Freddie Gray.
Trayvon Martin.
Eric Garner.
Sandra Bland.

The names scroll down.
Down down down.
Or backwards.
There is no end to them.

Medgar Evers.
Emmett Till.
Denise McNair.
Carole Robertson.
Cynthia Wesley.
Addie Mae Collins.

So many known and unknown.
At least to whites,
who thread their way
past the abyss.
Even some of those who mean well,
who flinch with each new outrage.

If we studied every memoir,
visited every graveyard,
attended every wake and vigil,
watched silently at every street corner,
we could not take it all in,
could not know every name or heart.

I felt my blood pouring
down the streets of Ferguson,
Baton Rouge, St. Paul, Cleveland.
But of course it was not.
No one would stop me
for my busted taillight
or my toy pistol
or my still burning cigarette.

I walk, drive, run, work,
stop and start up again
with my invisible protective sheathing
that haunts and taunts and flaunts,
even when I do not want it,
wish it were not so. Even when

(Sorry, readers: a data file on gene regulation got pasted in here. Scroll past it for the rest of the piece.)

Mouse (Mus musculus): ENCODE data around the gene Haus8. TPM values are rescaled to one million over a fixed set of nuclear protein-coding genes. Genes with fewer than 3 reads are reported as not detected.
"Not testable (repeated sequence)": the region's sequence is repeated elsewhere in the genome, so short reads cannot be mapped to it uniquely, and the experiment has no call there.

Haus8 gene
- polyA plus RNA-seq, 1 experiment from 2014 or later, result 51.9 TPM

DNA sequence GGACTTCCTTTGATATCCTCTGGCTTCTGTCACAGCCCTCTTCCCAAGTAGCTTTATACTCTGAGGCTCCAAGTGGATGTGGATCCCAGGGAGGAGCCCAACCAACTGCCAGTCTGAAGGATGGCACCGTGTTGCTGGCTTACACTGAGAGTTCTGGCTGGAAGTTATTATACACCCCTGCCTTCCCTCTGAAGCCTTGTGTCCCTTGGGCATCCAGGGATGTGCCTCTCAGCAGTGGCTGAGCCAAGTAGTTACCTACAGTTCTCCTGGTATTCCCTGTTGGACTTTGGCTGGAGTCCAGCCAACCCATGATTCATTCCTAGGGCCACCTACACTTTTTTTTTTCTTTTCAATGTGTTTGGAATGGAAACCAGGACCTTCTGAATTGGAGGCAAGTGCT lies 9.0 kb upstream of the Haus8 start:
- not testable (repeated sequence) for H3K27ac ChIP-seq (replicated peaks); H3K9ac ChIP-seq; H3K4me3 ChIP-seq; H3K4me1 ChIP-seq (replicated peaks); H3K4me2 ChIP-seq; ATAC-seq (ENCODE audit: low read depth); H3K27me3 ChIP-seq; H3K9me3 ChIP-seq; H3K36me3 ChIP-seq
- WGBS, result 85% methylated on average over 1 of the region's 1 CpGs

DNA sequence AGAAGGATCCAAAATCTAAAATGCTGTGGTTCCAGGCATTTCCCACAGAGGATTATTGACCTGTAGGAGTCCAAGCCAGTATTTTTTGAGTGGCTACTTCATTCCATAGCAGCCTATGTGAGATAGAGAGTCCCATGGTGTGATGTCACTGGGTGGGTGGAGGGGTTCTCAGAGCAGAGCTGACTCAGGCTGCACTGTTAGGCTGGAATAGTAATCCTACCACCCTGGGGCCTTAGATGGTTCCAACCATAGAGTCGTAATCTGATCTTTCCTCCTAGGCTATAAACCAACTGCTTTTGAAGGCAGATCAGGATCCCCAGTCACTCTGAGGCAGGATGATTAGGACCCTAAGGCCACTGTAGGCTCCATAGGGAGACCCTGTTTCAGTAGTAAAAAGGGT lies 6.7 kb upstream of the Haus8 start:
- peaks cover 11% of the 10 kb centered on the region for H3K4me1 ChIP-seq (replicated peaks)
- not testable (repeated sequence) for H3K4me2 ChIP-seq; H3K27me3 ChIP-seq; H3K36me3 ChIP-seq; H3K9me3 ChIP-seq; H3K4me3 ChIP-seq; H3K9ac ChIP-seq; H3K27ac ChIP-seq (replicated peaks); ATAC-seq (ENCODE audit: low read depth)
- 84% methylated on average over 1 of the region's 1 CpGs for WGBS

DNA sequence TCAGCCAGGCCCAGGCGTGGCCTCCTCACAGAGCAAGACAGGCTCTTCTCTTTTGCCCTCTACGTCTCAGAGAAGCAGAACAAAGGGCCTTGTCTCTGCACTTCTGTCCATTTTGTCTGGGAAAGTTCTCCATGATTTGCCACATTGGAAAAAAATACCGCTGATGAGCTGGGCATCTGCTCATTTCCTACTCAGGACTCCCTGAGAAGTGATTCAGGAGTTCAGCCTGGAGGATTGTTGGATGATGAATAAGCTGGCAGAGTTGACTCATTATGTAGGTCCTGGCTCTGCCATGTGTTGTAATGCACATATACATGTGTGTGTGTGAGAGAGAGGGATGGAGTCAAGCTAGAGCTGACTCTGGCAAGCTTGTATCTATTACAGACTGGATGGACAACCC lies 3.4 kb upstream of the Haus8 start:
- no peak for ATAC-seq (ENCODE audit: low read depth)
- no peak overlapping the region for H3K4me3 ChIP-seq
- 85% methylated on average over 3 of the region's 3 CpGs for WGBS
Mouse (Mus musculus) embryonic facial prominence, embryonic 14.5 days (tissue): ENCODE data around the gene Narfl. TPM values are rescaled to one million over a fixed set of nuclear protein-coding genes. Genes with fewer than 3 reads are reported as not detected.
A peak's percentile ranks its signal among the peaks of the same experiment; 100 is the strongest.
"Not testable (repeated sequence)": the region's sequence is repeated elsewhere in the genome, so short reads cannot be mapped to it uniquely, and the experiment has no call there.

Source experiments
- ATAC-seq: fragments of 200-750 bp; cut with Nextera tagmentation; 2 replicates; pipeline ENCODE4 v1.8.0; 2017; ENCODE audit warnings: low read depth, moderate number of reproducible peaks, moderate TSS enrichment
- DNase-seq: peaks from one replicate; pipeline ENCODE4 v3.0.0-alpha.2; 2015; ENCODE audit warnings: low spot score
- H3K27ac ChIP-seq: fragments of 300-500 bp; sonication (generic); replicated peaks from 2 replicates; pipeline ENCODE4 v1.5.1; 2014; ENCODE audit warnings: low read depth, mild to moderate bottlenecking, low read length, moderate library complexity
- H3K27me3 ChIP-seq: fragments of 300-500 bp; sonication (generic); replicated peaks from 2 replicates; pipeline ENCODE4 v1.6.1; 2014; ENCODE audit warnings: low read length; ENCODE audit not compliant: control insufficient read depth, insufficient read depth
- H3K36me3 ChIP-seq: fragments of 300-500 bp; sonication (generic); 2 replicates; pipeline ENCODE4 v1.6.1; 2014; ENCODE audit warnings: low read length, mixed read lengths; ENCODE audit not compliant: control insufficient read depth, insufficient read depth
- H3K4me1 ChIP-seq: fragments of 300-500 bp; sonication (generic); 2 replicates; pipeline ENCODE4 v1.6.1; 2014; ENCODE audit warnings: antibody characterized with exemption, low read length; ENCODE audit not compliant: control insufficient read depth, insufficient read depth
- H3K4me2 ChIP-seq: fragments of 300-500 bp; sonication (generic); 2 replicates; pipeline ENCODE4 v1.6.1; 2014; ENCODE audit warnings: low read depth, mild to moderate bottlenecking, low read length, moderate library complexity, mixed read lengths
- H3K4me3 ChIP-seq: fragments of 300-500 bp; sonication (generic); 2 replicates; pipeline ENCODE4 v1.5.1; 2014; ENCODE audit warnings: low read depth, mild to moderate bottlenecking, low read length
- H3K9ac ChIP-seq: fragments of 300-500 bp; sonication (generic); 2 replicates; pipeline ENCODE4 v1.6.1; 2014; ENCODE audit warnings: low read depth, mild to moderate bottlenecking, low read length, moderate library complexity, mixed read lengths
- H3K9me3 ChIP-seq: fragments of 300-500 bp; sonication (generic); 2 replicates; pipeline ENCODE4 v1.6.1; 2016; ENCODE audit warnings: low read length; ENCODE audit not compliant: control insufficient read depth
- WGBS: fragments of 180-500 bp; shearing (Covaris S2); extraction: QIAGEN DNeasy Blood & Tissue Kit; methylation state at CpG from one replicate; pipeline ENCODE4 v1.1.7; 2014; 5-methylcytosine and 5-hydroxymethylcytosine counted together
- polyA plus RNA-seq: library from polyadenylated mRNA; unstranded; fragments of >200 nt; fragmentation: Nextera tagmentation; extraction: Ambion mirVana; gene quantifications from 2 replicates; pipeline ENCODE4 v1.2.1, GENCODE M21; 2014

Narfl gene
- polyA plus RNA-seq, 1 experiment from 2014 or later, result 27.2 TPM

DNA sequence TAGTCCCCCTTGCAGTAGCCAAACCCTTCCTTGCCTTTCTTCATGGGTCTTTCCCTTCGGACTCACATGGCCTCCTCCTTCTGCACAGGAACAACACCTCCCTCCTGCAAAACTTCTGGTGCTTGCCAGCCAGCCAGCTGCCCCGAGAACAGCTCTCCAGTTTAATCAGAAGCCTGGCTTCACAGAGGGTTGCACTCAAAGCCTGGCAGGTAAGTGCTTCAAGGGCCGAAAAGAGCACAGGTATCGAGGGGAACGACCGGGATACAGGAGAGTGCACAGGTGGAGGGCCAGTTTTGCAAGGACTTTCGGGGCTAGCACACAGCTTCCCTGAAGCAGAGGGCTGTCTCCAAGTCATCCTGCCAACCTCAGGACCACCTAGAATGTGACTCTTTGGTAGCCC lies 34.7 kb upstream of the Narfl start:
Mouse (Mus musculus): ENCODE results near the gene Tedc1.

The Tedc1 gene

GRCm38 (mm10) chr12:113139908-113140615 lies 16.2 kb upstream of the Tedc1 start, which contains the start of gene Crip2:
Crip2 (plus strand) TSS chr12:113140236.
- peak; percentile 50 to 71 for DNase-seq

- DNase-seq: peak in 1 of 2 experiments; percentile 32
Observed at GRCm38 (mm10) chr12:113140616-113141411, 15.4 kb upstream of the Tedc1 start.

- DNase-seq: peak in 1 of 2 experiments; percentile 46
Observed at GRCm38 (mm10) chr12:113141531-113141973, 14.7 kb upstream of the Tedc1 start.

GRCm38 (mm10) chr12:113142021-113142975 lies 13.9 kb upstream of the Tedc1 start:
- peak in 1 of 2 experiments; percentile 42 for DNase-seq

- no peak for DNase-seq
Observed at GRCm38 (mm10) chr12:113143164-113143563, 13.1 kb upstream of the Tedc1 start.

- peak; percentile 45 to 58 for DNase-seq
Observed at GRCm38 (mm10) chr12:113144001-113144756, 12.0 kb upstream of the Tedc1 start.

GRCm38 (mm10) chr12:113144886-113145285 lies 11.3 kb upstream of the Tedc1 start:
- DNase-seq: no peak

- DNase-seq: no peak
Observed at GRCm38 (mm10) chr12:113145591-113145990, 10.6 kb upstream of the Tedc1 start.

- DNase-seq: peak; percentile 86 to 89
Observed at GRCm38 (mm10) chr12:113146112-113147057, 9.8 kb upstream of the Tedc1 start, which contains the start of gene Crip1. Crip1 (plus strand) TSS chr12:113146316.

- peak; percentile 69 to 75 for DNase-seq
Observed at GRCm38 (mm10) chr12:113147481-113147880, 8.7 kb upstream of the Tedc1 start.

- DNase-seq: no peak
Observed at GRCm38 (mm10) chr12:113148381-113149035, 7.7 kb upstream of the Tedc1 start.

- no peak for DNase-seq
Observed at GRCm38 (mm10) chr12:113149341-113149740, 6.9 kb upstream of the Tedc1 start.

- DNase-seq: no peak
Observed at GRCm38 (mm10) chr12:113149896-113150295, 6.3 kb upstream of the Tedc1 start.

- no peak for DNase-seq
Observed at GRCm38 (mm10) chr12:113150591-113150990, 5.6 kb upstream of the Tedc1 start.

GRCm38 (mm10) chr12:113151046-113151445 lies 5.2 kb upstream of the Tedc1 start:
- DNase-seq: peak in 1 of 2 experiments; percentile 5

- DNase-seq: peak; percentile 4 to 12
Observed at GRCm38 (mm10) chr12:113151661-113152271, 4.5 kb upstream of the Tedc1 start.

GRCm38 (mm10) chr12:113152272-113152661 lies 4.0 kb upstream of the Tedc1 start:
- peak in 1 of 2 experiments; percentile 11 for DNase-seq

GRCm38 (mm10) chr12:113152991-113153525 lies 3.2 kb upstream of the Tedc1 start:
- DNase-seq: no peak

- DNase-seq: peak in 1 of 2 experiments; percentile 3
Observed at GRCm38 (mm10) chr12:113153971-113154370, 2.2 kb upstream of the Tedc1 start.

I want to hide my face,
embarrassed that we are all somehow complicit.
Against our will. The murmur of apologies
hovering like summer crickets.

How did we end up here?
Eyes lowered, shoulders slightly hunched.
Speaking in forked tongues.
We never knew the chains of slave galleons,
yet I want to think we would have
railed against them
(someone said my ancestors did
though the ships kept sailing).
I want to think we would rant
and shriek, spit and thrash.

Today we are channeling the past
but we know in our hearts
this is all there is.
The here and now.
The traffic stop.
The corner grocery.
The Sunday school service.
The city playground.

Can it be true that
whatever we do
may never be enough?
Whatever is done is done?
The dead are gone.
Long live those still walking, driving,
smoking, singing, raging,
shouting, fighting back.

I cannot accept fate
with its glaze of predetermined loss.
If we rise up past
rage and apathy and fear,
can’t we all make some blood oath
that will bind us to hope?
Some look each other in the eye pledge
that lets us freeze frame this moment
like the memorials we keep visiting?
How else do we ever stop
the rolling screen of names
who never had a chance?